Improved performance for solar cells: Highly efficient p-type dye-sensitized solar cell with cobalt-based electrolyte

Dec 04, 2012

(Phys.org)—Photovoltaics continues to be an expensive technology. Dye-based solar cells may represent a more cost-effective alternative to traditional solar cells. In these cells, a dye is used in place of a semiconductor to trap the light. Tandem cells consisting of both a conventional n-type and an "inverse" p-type dye-sensitized solar cell seem to be especially promising. In the journal Angewandte Chemie, a team of Australian and German scientists has now reported a significant increase in the degree of efficiency of p-type dye-sensitized solar cells through use of an electrolyte based on a cobalt complex.

Conventional n-type dye-sensitized solar cells use a photoanode, a positive electrode coated with an n-type semiconductor, such as , and a dye. When light strikes the electrode, the become excited and release electrons—negative charges, hence the n in n-type—and "inject" them into the n-type semiconductor. The redox mediator, a component of the electrolyte that can move freely between the electrodes, regenerates the dye by resupplying it with electrons from the counter electrode. In a p-type cell, the process is reversed: a special dye and a p-type semiconductor are located on a photocathode. The light-activated dye "sucks" electrons out of the valence band of a p-type semiconductor such as . This effectively transfers "electron holes"—positive charges, hence the p in p-type—from the dye. The redox mediator takes the electrons from the dye and hands them over to the counter electrode.

A very promising approach for increasing the performance of is to combine both an n-type and a p-type dye-sensitized solar cell to make a tandem cell. However, despite some progress, the performance of the p-type cells still significantly lags behind that of their n-type counterparts. An international team of researchers from Monash University and the Commonwealth Scientific and Industrial Research Organization (Australia), as well as the University of Ulm (Germany), have now achieved a considerable improvement in the efficiency of p-type cells by choosing a different redox mediator.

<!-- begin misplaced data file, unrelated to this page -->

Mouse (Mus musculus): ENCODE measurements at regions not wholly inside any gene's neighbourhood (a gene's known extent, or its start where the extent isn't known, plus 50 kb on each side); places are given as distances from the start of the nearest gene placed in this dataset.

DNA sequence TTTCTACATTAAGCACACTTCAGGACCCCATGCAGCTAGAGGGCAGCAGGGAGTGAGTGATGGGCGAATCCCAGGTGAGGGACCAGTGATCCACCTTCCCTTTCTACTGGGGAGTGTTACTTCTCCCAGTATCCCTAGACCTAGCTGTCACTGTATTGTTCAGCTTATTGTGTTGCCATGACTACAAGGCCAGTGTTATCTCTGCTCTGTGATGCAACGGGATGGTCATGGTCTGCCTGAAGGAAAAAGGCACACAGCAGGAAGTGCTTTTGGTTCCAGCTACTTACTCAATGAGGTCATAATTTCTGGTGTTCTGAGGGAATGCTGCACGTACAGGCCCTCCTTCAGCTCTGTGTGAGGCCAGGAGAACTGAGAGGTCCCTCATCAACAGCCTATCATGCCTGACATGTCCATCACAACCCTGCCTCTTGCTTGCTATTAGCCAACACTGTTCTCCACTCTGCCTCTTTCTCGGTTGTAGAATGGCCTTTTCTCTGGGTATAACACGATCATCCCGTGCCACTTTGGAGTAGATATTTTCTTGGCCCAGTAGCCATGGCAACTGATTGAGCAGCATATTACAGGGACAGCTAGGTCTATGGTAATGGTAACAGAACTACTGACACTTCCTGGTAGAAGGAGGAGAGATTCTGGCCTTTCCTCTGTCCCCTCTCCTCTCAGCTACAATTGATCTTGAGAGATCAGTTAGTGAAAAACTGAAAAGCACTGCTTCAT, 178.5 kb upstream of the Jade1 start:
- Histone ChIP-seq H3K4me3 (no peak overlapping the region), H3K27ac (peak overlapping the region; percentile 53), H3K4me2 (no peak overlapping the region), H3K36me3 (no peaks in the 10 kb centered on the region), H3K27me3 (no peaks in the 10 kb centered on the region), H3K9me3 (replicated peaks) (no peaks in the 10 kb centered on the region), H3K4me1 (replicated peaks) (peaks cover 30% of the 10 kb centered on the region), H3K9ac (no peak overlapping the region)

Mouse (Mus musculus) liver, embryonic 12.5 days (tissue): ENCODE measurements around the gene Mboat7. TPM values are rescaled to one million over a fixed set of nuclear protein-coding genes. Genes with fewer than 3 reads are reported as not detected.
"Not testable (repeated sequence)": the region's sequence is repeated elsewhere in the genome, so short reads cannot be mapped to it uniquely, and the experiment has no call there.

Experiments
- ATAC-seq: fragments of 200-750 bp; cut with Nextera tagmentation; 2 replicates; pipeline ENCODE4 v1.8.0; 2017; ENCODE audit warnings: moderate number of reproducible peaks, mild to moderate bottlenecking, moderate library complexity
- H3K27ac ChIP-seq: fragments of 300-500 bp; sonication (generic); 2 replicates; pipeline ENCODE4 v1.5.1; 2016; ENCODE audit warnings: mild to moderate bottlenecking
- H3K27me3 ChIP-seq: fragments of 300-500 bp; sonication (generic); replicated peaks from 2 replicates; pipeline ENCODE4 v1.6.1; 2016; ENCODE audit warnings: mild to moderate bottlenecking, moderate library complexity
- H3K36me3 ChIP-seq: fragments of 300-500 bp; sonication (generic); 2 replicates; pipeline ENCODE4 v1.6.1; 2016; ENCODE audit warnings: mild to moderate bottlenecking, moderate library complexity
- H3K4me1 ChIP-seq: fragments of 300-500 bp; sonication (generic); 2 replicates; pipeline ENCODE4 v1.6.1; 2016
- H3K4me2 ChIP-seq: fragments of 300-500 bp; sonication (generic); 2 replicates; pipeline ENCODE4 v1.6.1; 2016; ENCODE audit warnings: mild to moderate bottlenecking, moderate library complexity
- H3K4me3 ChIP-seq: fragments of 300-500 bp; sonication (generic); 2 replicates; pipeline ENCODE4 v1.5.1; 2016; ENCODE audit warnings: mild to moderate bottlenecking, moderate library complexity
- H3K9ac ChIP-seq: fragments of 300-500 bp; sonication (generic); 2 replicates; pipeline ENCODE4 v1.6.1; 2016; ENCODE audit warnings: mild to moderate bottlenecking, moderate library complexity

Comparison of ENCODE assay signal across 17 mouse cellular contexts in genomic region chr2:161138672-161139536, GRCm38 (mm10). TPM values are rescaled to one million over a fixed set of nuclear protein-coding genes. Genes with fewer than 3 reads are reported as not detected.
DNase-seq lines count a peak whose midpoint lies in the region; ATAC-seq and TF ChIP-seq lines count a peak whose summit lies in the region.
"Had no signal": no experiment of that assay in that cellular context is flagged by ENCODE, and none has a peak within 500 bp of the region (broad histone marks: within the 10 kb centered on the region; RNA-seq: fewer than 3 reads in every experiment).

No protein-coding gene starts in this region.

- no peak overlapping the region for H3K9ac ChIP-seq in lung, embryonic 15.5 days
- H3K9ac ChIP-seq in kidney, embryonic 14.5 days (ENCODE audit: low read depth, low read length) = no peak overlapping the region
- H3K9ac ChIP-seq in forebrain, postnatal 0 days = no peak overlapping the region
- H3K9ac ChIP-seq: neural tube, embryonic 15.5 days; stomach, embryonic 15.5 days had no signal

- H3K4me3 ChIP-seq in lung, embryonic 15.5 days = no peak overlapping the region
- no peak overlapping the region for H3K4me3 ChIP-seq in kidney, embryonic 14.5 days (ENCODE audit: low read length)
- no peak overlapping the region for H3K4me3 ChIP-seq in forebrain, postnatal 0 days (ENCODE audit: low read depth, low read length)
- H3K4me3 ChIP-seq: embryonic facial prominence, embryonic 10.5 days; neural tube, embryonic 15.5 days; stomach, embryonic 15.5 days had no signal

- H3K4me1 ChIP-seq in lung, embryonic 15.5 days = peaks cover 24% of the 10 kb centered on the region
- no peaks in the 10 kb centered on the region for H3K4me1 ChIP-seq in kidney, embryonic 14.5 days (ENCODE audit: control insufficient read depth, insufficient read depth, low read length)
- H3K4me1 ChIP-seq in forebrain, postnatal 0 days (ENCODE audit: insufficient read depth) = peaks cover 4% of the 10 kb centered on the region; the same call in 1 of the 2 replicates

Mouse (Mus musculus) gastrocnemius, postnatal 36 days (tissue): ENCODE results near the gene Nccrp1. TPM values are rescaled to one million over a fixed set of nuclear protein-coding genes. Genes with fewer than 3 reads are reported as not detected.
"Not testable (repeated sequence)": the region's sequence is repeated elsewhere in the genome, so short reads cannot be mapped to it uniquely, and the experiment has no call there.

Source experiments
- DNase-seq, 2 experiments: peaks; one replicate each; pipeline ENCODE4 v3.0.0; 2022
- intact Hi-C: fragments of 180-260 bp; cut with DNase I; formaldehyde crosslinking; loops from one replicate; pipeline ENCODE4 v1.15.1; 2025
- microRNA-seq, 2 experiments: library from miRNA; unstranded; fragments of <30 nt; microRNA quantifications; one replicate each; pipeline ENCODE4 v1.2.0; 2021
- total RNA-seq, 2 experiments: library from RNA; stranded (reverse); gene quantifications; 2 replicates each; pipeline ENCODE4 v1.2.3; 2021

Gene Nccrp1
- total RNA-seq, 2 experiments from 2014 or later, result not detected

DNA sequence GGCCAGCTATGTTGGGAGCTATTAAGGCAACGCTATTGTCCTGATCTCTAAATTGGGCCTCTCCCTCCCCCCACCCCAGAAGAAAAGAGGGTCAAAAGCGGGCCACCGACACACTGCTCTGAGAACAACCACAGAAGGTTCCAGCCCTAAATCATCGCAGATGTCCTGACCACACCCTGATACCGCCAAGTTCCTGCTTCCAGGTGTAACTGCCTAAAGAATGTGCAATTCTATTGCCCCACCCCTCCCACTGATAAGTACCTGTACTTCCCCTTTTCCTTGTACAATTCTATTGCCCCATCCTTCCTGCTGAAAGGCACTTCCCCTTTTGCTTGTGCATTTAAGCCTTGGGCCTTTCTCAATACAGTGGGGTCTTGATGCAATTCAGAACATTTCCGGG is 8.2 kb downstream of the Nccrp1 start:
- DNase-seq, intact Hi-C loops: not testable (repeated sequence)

Researchers working with Udo Bach and Leone Spiccia replaced the previous, commonly used iodide and triiodide system with a well-known cobalt complex, tris(ethylenediamine)cobalt(II)/(III), in which the cobalt can switch between the +2 and +3 oxidation states. The advantage of this system is that the redox potential is significantly lower. As a result, the open-circuit voltage, a critical parameter for , is doubled and there is still a high enough driving force to ensure rapid and efficient regeneration of the spent dye. These devices achieve an energy-conversion efficiency of 1.3 %, while previous systems attained a maximum of only 0.41 %. The p-type dye-sensitized solar cell with the cobalt-based redox mediator even gave promising performance data under diffuse sunlight experienced on cloudy days.

Explore further: Recycling industrial waste water: Scientists discover a new method of producing hydrogen

More information: Bach, U. Highly Efficient p-Type Dye-Sensitized Solar Cells based on Tris(1,2-diaminoethane)Cobalt(II)/(III) Electrolytes, Angewandte Chemie International Edition, dx.doi.org/10.1002/anie.201206219.

Related Stories

Dye-sensitized solar cells break a new record

Nov 14, 2011

(PhysOrg.com) -- Dye-sensitized Grätzel solar cells have just set a new efficiency benchmark. By changing the composition and color of the cells, an EPFL team has increased their efficiency to more than ...

Substantial improvement in essential cheap solar cell process

Mar 20, 2008

A cheap alternative to silicon solar cells can be found in dye-sensitised solar cells. This type of cell imitates the natural conversion of sunlight into energy by, for instance, plants and light-sensitive bacteria. Annemarie ...

Recommended for you

A greener source of polyester—cork trees

Apr 16, 2014

On the scale of earth-friendly materials, you'd be hard pressed to find two that are farther apart than polyester (not at all) and cork (very). In an unexpected twist, however, scientists are figuring out ...

User comments : 1

Adjust slider to filter visible comments by rank

Display comments: newest first

Sonhouse
5 / 5 (1) Dec 04, 2012
If they really really work at it they may get all the way to two percent!

More news stories

Impact glass stores biodata for millions of years

(Phys.org) —Bits of plant life encapsulated in molten glass by asteroid and comet impacts millions of years ago give geologists information about climate and life forms on the ancient Earth. Scientists ...